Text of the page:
The talks halted after Iran rejected a UN-backed plan last year that offered nuclear fuel rods in exchange for Teheran’s stock of lower-level enriched uranium – a swap that would have curbed the country’s capacity to make a nuclear bomb.

Netanyahu told ABC that it was important to move swiftly to prevent a nuclear Iran.

“We have a lot less time with each day that passes. And the crucial thing is to use the time available for forceful international action led by the United States. If you can, go through the Security Council. If you can’t, go outside the Security Council,” he said.

“If a community of concerned nations, led by the United States, is seriously determined to stop it, this can be stopped,” said Netanyahu.

The House and Senate are pushing bills to block the export of refined petroleum, but the administration has reservations about the bill, expressing concern that it will disrupt efforts to garner support in the UN Security Council for further sanctions against Iran.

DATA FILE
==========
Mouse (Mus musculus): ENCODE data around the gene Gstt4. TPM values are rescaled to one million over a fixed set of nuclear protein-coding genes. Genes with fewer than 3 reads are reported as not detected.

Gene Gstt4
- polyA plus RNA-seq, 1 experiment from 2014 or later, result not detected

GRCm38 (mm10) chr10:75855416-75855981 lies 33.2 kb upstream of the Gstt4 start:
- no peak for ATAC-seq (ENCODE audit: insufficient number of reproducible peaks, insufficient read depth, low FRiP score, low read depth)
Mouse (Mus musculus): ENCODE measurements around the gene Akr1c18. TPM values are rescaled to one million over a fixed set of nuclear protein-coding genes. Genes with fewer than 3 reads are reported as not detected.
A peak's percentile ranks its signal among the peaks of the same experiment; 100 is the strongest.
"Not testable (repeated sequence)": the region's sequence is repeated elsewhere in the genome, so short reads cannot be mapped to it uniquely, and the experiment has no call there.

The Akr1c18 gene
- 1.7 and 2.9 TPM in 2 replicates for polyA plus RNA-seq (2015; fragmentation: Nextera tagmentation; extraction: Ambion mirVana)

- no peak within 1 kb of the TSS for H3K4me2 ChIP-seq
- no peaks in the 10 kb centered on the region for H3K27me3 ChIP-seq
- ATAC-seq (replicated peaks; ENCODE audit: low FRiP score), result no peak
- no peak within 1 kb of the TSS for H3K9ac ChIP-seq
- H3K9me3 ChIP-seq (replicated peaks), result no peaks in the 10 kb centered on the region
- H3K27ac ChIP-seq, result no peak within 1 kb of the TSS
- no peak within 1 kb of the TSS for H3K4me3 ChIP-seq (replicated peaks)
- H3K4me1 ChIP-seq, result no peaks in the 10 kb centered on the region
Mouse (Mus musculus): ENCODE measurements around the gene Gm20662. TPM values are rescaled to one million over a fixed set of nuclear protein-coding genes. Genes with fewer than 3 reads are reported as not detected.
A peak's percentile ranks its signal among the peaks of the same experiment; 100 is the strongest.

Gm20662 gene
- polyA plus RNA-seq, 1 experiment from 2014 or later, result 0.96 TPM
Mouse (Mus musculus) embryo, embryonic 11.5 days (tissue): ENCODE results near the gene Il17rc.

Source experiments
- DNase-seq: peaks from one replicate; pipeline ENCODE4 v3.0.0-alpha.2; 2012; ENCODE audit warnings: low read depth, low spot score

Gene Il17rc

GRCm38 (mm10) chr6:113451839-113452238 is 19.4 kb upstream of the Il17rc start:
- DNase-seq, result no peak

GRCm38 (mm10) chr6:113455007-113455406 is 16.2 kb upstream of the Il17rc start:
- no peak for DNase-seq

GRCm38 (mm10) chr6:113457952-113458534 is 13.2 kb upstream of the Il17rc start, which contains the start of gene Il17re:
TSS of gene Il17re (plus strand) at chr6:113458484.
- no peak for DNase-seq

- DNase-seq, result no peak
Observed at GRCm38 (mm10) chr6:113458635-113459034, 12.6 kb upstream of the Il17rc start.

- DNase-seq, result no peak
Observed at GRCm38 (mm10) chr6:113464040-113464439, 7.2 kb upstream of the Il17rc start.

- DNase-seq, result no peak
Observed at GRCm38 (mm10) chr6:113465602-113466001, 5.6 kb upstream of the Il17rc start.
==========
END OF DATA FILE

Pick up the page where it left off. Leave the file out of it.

When quizzed by ABC about Israel’s refusal to sign the nuclear proliferation treaty, Netanyahu said the treaty did not guarantee responsible behavior with respect to nuclear material and weapons.

He noted that Iraq’s former president Saddam Hussein had signed it and built a nuclear reactor, and that Libya had also signed it and at the same time had a secret nuclear program.

“We will not change our policies. I want to make it clear. Those people – those states who have signed the NPT – have violated it left and right. And the Middle East – the problem in the Middle East is not this or that treaty or these or [those] signatories,” he asserted.

“If the world changes... if the Middle East one day advances to a messianic age where the lion lies down with the lambs, then you can ask me this question again,” Netanyahu said.

AP contributed to this report.